St. Augustinegrass is often the most popular choice for lawns throughout southern United States. Especially in coastal regions where cold temperature extremes are moderated by oceanic climatic conditions. St. Augustinegrass is native to the Caribbean, Africa and Mediterranean regions, and best adapted to subtropical climates.

    Good for coastal regions, thrives in heat, does poorly in cool climates. Excellent to fair under drought conditions. Moderately good under heavy foot traffic. Somewhat shade tolerant. Can be used in moist, semi-fertile soils. At the moment, most common installation method is sodding or plugs; seeds are very difficult to obtain if not impossible.

    Compared to finer textured grasses like the bermudas, St. Augustine has large flat stems and broad coarse leaves. It has an attractive blue-green color and forms a deep, fairly dense turf. It spreads by long above-ground runners or stolons. While it is aggressive, it is easily controlled around borders. It produces only a few viable seeds and is therefore commonly planted by sod, sprigs, or plugs.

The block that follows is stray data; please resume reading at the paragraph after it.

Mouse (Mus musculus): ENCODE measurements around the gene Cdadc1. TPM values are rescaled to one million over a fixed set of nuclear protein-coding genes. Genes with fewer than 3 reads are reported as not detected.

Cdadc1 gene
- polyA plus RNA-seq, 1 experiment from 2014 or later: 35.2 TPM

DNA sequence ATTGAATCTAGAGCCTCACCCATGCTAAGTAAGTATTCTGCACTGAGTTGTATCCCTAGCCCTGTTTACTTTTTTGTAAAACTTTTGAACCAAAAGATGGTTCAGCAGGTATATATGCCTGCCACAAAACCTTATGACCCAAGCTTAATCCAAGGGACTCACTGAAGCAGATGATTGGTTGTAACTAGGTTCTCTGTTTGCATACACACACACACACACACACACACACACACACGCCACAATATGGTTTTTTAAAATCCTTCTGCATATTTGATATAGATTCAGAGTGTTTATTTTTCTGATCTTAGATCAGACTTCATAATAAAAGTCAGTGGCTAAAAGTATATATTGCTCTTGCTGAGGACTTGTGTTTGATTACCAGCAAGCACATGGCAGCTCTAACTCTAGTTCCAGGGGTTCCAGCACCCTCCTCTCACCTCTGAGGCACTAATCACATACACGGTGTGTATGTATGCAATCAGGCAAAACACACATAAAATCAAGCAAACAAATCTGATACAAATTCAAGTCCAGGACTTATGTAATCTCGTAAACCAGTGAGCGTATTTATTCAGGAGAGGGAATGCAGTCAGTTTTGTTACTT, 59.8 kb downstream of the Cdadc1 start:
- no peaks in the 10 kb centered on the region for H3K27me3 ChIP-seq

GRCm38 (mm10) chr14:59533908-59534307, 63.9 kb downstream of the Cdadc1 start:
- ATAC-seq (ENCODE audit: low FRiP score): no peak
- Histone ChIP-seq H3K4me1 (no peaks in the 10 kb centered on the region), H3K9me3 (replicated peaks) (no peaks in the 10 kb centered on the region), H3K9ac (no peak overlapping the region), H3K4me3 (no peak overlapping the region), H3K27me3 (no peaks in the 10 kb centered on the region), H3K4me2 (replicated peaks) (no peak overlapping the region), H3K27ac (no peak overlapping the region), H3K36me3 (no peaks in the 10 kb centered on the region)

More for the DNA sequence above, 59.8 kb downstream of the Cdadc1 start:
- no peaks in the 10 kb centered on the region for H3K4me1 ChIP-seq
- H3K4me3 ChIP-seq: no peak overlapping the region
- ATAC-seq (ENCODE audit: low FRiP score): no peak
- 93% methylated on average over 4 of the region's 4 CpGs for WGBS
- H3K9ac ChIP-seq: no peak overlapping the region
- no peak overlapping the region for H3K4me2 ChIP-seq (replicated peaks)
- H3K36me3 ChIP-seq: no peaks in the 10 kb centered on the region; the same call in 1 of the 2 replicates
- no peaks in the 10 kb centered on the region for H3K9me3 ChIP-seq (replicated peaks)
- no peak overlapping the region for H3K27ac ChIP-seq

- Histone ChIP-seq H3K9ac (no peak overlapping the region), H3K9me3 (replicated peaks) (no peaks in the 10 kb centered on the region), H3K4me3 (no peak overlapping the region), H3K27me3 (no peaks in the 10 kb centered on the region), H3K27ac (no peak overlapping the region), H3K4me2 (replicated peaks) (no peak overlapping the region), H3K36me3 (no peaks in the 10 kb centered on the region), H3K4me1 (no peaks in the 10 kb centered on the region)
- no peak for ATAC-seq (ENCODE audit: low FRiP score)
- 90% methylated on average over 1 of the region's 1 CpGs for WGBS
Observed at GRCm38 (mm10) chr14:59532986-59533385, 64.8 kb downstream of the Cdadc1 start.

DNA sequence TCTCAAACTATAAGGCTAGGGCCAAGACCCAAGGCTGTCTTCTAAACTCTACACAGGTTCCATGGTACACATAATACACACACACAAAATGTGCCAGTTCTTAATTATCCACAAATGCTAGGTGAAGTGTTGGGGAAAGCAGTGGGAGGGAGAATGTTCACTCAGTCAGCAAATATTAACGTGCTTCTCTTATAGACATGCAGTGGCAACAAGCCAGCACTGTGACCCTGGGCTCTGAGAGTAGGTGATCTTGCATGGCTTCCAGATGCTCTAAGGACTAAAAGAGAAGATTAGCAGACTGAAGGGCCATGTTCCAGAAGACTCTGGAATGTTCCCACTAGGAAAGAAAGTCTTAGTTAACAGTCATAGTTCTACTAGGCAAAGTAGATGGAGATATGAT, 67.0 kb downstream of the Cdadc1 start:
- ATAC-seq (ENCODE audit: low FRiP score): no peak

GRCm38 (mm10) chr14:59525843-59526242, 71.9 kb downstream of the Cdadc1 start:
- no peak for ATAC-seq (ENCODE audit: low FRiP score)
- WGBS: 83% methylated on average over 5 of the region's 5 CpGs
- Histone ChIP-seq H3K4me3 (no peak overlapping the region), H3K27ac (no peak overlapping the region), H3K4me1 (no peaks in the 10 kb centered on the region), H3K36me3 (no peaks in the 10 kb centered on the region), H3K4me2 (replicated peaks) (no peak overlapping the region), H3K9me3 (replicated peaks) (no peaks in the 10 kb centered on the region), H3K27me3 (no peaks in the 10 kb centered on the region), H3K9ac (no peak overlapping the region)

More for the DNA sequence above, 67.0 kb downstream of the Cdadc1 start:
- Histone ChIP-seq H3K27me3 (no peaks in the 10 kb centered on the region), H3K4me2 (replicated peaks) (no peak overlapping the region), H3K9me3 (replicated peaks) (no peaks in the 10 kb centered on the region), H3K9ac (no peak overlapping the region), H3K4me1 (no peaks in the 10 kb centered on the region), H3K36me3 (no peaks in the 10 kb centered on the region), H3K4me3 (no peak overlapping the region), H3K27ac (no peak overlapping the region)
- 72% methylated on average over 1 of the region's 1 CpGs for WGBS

St. Augustinegrass is a big thatch producer, more so than other types of grass. It also requires plenty of moisture and is best suited to humid regions. Has good shade tolerance.

    Fort Worth Area Grass

    Tuesday, September 1, 2009

    Lawn Care Seasonal Tips

    It is now well into the growing season and most fertilizer programs have already started. Now is the time to start applying fertilizer to your lawn to get it looking lush and green. If you don't already have a fertilizer and weed control program, let us provide you with a free estimate.

    Hedging and Pruning
    Most of your hedges and and shrubs will need pruning soon. Please let us know if you would like your hedges and shrubs professionaly trimmed.